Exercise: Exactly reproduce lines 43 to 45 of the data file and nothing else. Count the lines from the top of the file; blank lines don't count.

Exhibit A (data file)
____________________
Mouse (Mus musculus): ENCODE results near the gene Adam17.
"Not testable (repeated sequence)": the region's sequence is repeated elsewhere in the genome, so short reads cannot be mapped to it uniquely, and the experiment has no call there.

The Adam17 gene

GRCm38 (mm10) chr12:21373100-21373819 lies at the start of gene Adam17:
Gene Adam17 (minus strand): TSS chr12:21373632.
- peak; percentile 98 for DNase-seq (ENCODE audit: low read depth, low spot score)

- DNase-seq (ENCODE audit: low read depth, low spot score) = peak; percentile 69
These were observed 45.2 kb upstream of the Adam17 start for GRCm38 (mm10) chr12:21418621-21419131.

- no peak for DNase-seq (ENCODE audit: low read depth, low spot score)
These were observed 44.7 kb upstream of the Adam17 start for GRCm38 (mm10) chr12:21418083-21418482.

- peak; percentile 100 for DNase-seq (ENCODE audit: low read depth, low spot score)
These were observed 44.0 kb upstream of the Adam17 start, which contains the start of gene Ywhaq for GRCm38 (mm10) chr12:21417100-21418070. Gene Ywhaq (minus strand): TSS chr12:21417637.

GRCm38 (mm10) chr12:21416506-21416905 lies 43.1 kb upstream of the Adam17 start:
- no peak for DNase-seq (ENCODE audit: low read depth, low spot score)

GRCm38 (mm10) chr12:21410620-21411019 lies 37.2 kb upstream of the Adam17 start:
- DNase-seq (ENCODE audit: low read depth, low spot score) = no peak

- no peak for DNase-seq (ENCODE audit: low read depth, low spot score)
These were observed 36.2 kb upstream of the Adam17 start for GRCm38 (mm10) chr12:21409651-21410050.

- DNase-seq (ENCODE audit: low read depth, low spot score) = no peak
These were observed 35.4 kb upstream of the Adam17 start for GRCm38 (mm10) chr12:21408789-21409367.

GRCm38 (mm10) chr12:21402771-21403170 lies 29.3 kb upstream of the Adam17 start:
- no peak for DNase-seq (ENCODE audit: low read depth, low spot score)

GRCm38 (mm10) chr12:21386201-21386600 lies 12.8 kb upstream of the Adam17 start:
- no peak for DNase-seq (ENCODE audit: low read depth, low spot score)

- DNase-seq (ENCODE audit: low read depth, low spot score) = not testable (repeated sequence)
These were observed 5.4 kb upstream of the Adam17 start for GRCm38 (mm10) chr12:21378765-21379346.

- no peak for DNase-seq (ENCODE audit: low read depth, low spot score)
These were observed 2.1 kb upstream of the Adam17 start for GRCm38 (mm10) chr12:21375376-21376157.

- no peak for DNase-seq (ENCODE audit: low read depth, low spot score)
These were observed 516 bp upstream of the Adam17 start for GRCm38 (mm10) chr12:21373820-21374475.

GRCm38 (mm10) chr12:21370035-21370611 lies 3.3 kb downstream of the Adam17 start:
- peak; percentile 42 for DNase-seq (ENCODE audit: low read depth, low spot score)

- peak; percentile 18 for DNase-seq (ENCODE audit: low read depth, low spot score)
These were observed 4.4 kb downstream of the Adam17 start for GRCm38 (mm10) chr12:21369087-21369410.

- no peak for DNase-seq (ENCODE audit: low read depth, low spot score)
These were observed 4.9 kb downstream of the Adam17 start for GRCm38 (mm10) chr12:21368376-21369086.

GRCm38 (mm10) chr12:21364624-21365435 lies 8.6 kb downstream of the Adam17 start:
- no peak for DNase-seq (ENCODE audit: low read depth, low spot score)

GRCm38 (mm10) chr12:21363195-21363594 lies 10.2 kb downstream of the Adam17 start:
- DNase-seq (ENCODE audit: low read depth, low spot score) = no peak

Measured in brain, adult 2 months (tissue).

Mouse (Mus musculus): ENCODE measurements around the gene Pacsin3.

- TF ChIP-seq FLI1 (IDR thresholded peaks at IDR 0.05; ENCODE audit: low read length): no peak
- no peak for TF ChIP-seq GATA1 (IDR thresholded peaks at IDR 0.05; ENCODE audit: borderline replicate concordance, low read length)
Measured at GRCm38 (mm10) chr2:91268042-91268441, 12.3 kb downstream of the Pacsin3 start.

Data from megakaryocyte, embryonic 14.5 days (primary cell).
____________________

- TF ChIP-seq FLI1 (IDR thresholded peaks at IDR 0.05; ENCODE audit: low read length): no peak
- no peak for TF ChIP-seq GATA1 (IDR thresholded peaks at IDR 0.05; ENCODE audit: borderline replicate concordance, low read length)
Measured at GRCm38 (mm10) chr2:91268042-91268441, 12.3 kb downstream of the Pacsin3 start.